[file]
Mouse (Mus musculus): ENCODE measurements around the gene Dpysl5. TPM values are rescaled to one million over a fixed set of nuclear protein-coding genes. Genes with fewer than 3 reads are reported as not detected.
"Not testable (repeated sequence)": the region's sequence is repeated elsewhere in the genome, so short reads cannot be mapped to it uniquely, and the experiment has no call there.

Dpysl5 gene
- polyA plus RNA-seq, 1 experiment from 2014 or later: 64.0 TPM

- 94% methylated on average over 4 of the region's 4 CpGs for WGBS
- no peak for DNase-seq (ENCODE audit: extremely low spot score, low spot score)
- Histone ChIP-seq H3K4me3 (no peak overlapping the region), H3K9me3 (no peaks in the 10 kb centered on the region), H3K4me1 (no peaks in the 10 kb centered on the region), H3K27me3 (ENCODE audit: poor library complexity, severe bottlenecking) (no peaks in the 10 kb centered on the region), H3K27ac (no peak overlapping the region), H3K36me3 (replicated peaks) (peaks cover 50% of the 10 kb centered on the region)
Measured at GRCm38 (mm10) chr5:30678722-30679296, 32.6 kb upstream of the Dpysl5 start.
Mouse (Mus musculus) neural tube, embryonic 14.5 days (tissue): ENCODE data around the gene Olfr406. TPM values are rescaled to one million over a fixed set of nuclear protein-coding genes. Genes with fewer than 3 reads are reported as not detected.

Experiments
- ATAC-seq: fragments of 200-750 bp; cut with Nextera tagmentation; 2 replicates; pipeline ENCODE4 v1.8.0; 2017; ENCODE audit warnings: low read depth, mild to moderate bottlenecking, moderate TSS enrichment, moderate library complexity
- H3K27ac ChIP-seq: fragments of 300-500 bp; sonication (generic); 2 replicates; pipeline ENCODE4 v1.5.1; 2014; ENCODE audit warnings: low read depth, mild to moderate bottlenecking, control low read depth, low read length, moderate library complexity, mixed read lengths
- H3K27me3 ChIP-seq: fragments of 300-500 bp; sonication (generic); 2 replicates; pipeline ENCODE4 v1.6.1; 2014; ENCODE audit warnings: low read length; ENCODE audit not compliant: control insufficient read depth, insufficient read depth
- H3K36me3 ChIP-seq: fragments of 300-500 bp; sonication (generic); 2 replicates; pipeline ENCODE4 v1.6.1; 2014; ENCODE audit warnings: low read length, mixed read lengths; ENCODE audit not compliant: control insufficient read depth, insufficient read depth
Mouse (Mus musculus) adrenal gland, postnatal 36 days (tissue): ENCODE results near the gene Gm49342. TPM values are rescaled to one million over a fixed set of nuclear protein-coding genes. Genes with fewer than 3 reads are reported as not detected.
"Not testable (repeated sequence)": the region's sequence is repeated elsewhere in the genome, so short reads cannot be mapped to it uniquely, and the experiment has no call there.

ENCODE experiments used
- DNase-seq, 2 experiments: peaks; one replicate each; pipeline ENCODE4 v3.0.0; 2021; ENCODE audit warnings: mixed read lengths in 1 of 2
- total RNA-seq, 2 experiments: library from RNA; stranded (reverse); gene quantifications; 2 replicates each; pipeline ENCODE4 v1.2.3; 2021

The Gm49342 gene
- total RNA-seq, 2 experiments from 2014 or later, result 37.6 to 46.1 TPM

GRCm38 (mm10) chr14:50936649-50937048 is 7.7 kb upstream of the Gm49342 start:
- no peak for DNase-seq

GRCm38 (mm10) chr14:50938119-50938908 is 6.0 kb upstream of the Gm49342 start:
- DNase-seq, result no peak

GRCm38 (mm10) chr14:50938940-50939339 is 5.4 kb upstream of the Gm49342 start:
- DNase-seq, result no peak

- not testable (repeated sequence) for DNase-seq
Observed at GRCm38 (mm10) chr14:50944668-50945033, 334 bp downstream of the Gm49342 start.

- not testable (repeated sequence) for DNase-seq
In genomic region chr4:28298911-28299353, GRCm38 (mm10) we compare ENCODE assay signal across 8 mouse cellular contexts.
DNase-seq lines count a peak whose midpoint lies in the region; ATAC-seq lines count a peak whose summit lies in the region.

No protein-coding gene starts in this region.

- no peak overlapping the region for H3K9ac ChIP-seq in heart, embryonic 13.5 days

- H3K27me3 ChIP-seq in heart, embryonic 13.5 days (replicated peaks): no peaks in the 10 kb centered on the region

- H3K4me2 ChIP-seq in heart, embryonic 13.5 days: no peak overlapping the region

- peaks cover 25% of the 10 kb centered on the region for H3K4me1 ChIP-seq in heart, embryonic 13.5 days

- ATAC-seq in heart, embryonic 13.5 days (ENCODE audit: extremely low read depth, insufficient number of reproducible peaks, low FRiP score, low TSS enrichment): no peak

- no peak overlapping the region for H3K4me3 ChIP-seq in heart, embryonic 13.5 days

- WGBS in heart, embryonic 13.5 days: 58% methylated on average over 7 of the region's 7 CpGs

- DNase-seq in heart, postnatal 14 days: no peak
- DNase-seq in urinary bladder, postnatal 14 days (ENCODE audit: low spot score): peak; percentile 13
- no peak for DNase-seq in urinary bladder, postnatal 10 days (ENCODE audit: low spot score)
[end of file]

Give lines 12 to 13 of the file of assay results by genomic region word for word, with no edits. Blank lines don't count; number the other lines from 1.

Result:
- H3K27ac ChIP-seq: fragments of 300-500 bp; sonication (generic); 2 replicates; pipeline ENCODE4 v1.5.1; 2014; ENCODE audit warnings: low read depth, mild to moderate bottlenecking, control low read depth, low read length, moderate library complexity, mixed read lengths
- H3K27me3 ChIP-seq: fragments of 300-500 bp; sonication (generic); 2 replicates; pipeline ENCODE4 v1.6.1; 2014; ENCODE audit warnings: low read length; ENCODE audit not compliant: control insufficient read depth, insufficient read depth